Fonterra fronts up over China milk scandal
Fonterra has conceded that there are "management issues" with its Chinese joint venture partner, SanLu, which is embroiled in a killer milk powder scandal.
The New Zealand dairy giant insisted yesterday that it tried to "do the right thing" despite SanLu knowing six months ago that babies were becoming sick as a result of drinking infant formula containing melamine - a chemical banned from food.
Fonterra, which owns 43 per cent of SanLu and has three directors on its board, also knew of the contamination for six weeks before a public recall, which began only after the New Zealand Government blew the whistle.
"You want the children to get better, you hope the children will get better ... You just pray that they get better," Fonterra chief executive Andrew Ferrier said. "This is an ethical issue of doing the right thing."
A third child died yesterday and the number of sick children grew fivefold to more than 6200. Chinese state-run media announced late yesterday that 21 more companies were found producing milk powder tainted with melamine.
Prime Minister Helen Clark said the Government alerted the Chinese Government as soon as it became aware of the contamination, which she said had been "covered up" by local authorities.
"We couldn't have it on our conscience that this was not being brought to the attention of the Chinese authorities in order for them to do something about it."
At a press conference in Auckland yesterday, Mr Ferrier said he was "absolutely demoralised" by the "tragic incident", but defended the decision to keep the scandal under wraps for six weeks.
Fonterra first learned of the problems on August 2, he said, and the company initially wanted to use influence and work inside the Chinese system to get the product recalled as fast as possible.
He was "hugely relieved" when, after six weeks, they secured a public recall.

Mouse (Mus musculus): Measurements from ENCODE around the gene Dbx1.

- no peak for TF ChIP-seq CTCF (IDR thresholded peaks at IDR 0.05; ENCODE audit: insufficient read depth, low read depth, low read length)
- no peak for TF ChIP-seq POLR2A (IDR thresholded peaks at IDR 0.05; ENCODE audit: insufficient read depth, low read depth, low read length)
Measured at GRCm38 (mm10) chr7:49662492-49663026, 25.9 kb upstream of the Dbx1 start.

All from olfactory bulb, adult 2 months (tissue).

Mr Ferrier defended the cooperative for not testing for melamine and said it was victim of a "criminal contaminant".
"So, yes, Fonterra missed testing for melamine; so did everybody else. That happens to food companies, it's a tragedy. If there was anything we could have done to prevent it, we wish as sure as hell we did."
Earlier, a Fonterra spokesman admitted the situation had raised "governance and management" issues.
Hebei provincial health authorities had done three separate tests, which all turned out negative for product-quality issues. "SanLu, as a precaution, decided to institute its own tests and in early August detected melamine in the product. They then informed the board and a trade recall was implemented."
All production at SanLu, the largest producer of infant milk powder in China, has been halted.
Fonterra may also be liable to refund customers and provide compensation. Under Chinese law, victims of unsafe products are allowed to sue the manufacturer or the retailer for compensation.
"We've got to find out how this works in the Chinese system and see how we can help," Mr Ferrier said.
Fonterra is voluntarily recalling a batch of its own branded prenatal milk, Anmum Materna, which was made under licence by SanLu.
- The Dominion Post